The experience of economic hardship that befalls the family in the film also has autobiographical overtones. When Shoval’s father lost his job — a victim of the struggling middle class in Israel — he lapsed into depression and Shoval describes the ensuing tension in the family home. “My parents were trying to protect us, they didn’t really tell us what was happening. We were told that everything was going to be okay but my brother and I felt that something deeper and more frightening was going on.” It was a shock to see his father, his role model, suddenly becoming a shadow of himself, he says.
Doug Liman made his reputation directing “Swingers,” a film that helped establish the viability of independent film, not to mention the careers of Vince Vaughn and Jon Favreau. His personal favorite is “Go,” a movie he knows “no one saw.”
But certainly Liman is best known as an action director: “Bourne Identity,” “Mr. & Mrs. Smith” and now, “Edge of Tomorrow.”
The movie stars Tom Cruise and Emily Blunt and is already the best reviewed of Liman’s films; it will restore luster to Cruise’s career, tarnished recently by “Oblivion,” “Rock of Ages” and “Knight and Day.”
Liman grew up in Manhattan, the son of Arthur Liman, who led the Iran Contra investigation. Liman spoke to the Forward about the art of making action movies, what Cruise is really like, and how Shabbat dinners with his dad prepared him for Hollywood.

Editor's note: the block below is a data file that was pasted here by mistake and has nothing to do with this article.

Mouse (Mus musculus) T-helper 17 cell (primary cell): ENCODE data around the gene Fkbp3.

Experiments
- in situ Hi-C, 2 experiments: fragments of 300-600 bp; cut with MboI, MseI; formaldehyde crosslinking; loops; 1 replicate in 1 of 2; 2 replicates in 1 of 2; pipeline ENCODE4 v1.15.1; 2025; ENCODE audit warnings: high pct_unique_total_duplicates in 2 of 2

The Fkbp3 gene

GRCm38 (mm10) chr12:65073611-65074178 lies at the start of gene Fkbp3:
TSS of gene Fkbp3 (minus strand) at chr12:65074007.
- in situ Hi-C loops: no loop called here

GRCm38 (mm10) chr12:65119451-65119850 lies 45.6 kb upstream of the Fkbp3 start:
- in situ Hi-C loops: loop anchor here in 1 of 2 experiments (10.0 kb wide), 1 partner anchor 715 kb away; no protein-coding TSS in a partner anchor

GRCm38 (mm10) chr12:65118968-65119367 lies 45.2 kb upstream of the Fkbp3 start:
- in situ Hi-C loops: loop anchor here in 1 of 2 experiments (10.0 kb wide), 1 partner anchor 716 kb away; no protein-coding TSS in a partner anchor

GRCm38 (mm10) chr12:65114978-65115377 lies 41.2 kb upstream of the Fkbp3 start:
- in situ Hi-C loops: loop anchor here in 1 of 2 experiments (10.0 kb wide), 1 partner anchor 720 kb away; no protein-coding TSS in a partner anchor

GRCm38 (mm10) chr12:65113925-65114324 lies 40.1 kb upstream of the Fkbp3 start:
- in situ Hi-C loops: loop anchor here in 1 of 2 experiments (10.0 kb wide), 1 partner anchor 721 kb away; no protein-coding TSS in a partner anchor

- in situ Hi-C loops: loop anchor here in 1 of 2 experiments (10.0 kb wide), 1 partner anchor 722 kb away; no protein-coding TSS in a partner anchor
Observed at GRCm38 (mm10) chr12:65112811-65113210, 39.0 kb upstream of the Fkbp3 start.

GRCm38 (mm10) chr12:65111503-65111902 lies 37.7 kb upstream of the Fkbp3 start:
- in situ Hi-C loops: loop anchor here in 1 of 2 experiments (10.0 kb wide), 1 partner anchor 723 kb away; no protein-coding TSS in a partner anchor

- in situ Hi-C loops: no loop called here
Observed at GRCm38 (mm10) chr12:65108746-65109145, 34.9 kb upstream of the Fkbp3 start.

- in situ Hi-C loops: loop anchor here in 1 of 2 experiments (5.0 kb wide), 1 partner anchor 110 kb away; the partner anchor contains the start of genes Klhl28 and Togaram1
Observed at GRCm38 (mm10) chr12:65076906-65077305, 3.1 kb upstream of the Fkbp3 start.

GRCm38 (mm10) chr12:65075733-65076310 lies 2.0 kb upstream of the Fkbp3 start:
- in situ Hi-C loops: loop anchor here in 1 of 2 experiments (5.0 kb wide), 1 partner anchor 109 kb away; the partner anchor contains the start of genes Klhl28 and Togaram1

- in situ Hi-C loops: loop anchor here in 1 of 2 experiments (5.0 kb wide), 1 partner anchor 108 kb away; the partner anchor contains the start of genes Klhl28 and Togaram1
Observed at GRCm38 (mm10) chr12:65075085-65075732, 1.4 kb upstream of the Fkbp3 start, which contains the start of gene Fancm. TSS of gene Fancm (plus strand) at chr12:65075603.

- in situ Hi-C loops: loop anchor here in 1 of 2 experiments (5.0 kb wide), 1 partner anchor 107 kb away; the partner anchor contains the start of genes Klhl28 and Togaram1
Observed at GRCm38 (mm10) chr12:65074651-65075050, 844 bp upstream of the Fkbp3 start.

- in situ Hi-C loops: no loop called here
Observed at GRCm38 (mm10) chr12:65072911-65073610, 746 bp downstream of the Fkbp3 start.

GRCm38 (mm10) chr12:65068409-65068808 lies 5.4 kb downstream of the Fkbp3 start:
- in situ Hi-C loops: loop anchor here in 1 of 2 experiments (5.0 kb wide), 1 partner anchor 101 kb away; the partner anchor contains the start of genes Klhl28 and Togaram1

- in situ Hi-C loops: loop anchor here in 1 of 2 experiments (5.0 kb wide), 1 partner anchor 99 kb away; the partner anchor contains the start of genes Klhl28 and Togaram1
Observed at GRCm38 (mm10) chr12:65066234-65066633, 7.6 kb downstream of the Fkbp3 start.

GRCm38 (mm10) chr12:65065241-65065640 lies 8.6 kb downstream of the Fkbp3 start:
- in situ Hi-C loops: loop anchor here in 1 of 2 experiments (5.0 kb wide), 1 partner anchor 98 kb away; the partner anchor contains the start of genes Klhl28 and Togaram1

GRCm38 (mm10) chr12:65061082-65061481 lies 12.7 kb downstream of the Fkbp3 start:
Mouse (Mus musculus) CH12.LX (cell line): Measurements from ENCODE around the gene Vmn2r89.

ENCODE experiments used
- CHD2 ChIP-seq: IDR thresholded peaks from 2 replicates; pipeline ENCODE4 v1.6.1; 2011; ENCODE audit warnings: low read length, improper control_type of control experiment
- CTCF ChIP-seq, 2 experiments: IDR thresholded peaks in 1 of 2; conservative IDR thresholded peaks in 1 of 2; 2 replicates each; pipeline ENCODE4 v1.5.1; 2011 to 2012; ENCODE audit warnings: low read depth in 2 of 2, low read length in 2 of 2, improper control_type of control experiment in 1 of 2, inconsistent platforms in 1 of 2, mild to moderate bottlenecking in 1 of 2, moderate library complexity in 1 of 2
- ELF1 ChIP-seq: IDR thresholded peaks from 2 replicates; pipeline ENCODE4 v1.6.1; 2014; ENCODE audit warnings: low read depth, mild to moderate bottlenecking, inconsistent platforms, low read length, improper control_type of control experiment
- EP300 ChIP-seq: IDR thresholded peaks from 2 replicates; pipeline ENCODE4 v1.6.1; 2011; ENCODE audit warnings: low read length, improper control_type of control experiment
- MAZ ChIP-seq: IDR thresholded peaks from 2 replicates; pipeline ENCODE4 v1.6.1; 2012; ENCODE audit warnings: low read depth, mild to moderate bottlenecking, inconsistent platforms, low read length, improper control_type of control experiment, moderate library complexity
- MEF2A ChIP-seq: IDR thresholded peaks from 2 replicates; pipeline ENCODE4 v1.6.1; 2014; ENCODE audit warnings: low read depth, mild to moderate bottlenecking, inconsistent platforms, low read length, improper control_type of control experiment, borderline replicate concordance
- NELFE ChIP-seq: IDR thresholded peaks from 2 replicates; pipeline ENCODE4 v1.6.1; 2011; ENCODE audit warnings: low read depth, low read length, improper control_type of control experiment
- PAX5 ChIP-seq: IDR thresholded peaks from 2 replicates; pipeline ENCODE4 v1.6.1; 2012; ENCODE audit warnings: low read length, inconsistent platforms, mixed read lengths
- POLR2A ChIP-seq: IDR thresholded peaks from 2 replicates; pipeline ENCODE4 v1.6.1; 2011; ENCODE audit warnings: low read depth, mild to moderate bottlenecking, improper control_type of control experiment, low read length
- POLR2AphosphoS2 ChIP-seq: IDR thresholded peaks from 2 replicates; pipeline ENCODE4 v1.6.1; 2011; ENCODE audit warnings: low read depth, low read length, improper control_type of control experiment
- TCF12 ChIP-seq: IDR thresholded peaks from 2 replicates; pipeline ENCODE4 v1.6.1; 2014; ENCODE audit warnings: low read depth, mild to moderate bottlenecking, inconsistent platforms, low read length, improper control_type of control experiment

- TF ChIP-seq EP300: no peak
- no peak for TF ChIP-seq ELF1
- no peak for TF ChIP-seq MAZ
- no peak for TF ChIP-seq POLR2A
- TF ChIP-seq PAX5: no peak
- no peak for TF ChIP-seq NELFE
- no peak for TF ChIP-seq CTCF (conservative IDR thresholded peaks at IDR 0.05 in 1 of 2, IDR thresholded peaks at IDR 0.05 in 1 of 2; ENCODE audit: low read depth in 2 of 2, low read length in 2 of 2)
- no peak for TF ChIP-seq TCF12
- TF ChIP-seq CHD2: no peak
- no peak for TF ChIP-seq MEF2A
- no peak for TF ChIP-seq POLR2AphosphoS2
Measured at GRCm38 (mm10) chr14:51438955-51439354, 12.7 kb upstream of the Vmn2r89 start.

Curt Schleier: Is there a secret to making action films?
Comedian Mike Myers found the perfect vehicle to make his directorial debut: “Supermensch The Legend of Shep Gordon.”
The title makes it sound like another Myers comedy, a Jewish “Wayne’s World” or “Austin Powers.” In fact, it is an extremely well-executed documentary about one of the most captivating figures in the history of rock and roll.
Shep Gordon is not someone you’ve likely heard of. He managed Alice Cooper, Teddy Pendergrass, and Pink Floyd (inexplicably for just nine days), among others. He created the celebrity chef category. And he lived a remarkable life — something between a frat boy’s fantasy and a rabbi’s delight.
Even better, from Myers’s point of view, Gordon is a brilliant raconteur with a vivid memory that apparently survived the prestigious amount of drugs he consumed. Part of Myers’s success here is simply based on his ability to point a camera and press record.